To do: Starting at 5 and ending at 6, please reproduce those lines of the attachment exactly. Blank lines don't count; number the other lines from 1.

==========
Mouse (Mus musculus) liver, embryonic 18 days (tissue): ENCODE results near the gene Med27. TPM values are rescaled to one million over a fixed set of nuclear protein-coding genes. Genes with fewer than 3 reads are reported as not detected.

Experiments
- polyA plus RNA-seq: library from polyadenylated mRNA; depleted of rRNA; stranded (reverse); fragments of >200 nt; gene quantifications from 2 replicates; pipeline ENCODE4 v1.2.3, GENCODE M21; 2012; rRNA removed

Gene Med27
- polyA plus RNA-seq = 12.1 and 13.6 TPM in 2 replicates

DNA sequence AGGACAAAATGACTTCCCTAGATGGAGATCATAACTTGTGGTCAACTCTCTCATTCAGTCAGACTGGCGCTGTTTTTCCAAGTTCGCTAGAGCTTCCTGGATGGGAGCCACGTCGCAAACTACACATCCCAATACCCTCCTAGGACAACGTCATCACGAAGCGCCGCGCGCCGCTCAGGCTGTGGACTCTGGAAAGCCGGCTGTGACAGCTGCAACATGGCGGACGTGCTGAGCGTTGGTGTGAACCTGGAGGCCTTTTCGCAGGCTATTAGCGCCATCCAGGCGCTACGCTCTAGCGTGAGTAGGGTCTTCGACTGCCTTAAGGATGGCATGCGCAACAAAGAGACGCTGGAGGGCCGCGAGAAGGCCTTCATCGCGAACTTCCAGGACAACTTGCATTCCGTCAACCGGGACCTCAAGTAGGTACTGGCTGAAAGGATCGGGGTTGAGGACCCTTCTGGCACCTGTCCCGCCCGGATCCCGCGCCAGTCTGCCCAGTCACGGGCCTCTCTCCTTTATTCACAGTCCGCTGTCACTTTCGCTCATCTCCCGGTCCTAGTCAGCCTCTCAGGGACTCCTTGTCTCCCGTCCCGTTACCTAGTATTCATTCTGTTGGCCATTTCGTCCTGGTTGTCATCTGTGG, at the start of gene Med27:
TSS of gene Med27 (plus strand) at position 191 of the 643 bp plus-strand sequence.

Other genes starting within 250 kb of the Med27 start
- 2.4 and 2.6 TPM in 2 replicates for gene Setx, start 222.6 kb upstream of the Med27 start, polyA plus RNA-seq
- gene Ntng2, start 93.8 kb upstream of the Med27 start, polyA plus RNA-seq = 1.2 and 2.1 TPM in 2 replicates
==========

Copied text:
- polyA plus RNA-seq = 12.1 and 13.6 TPM in 2 replicates

DNA sequence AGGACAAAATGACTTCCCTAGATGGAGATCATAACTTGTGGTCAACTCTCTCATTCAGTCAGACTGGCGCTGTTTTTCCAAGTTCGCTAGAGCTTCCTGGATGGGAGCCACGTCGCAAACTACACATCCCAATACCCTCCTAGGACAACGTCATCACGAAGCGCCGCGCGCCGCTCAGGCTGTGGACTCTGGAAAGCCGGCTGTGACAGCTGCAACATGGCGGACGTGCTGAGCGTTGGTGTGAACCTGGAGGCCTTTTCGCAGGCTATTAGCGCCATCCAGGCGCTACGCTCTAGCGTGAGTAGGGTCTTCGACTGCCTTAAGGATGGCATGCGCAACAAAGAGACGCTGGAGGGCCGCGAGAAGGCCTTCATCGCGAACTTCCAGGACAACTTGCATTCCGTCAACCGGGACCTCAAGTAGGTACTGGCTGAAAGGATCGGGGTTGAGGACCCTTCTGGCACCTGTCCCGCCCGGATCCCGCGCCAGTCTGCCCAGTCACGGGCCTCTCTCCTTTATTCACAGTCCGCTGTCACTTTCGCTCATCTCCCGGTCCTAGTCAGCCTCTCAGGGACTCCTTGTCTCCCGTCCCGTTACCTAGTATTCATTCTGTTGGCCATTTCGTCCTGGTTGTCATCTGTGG, at the start of gene Med27: